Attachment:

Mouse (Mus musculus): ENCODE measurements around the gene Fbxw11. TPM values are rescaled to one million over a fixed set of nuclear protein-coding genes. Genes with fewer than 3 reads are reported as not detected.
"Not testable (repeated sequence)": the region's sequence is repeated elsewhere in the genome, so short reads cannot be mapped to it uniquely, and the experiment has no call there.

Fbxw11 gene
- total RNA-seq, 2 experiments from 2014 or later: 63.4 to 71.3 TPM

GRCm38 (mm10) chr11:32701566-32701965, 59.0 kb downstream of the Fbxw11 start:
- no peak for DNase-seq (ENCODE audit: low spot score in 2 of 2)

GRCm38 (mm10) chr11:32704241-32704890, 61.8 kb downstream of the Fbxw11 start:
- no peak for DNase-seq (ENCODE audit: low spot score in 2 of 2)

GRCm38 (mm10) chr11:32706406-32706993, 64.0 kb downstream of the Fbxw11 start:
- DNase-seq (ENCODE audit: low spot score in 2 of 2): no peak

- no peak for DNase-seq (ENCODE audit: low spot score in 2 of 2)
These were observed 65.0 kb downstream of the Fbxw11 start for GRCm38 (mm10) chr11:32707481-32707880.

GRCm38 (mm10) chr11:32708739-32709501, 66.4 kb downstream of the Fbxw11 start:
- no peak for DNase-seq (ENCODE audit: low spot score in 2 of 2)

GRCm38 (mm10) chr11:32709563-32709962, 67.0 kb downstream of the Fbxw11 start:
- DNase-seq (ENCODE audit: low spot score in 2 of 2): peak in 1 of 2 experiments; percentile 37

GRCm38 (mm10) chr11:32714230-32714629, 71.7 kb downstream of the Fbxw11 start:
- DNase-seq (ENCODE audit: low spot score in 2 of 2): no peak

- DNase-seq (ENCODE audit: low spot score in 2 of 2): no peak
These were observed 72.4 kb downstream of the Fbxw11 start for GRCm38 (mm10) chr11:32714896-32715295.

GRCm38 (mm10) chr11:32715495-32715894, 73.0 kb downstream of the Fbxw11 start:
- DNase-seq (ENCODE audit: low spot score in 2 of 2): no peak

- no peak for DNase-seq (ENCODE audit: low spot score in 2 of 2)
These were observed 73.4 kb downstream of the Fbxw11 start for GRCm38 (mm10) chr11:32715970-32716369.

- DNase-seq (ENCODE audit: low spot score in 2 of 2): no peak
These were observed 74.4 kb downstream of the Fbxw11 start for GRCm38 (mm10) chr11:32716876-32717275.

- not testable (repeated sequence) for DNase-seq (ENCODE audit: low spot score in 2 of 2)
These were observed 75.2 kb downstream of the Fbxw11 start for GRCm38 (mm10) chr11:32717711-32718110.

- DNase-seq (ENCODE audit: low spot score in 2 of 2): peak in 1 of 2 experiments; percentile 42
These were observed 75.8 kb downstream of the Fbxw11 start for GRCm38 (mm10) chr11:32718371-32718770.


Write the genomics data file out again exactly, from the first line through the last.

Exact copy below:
Mouse (Mus musculus): ENCODE measurements around the gene Fbxw11. TPM values are rescaled to one million over a fixed set of nuclear protein-coding genes. Genes with fewer than 3 reads are reported as not detected.
"Not testable (repeated sequence)": the region's sequence is repeated elsewhere in the genome, so short reads cannot be mapped to it uniquely, and the experiment has no call there.

Fbxw11 gene
- total RNA-seq, 2 experiments from 2014 or later: 63.4 to 71.3 TPM

GRCm38 (mm10) chr11:32701566-32701965, 59.0 kb downstream of the Fbxw11 start:
- no peak for DNase-seq (ENCODE audit: low spot score in 2 of 2)

GRCm38 (mm10) chr11:32704241-32704890, 61.8 kb downstream of the Fbxw11 start:
- no peak for DNase-seq (ENCODE audit: low spot score in 2 of 2)

GRCm38 (mm10) chr11:32706406-32706993, 64.0 kb downstream of the Fbxw11 start:
- DNase-seq (ENCODE audit: low spot score in 2 of 2): no peak

- no peak for DNase-seq (ENCODE audit: low spot score in 2 of 2)
These were observed 65.0 kb downstream of the Fbxw11 start for GRCm38 (mm10) chr11:32707481-32707880.

GRCm38 (mm10) chr11:32708739-32709501, 66.4 kb downstream of the Fbxw11 start:
- no peak for DNase-seq (ENCODE audit: low spot score in 2 of 2)

GRCm38 (mm10) chr11:32709563-32709962, 67.0 kb downstream of the Fbxw11 start:
- DNase-seq (ENCODE audit: low spot score in 2 of 2): peak in 1 of 2 experiments; percentile 37

GRCm38 (mm10) chr11:32714230-32714629, 71.7 kb downstream of the Fbxw11 start:
- DNase-seq (ENCODE audit: low spot score in 2 of 2): no peak

- DNase-seq (ENCODE audit: low spot score in 2 of 2): no peak
These were observed 72.4 kb downstream of the Fbxw11 start for GRCm38 (mm10) chr11:32714896-32715295.

GRCm38 (mm10) chr11:32715495-32715894, 73.0 kb downstream of the Fbxw11 start:
- DNase-seq (ENCODE audit: low spot score in 2 of 2): no peak

- no peak for DNase-seq (ENCODE audit: low spot score in 2 of 2)
These were observed 73.4 kb downstream of the Fbxw11 start for GRCm38 (mm10) chr11:32715970-32716369.

- DNase-seq (ENCODE audit: low spot score in 2 of 2): no peak
These were observed 74.4 kb downstream of the Fbxw11 start for GRCm38 (mm10) chr11:32716876-32717275.

- not testable (repeated sequence) for DNase-seq (ENCODE audit: low spot score in 2 of 2)
These were observed 75.2 kb downstream of the Fbxw11 start for GRCm38 (mm10) chr11:32717711-32718110.

- DNase-seq (ENCODE audit: low spot score in 2 of 2): peak in 1 of 2 experiments; percentile 42
These were observed 75.8 kb downstream of the Fbxw11 start for GRCm38 (mm10) chr11:32718371-32718770.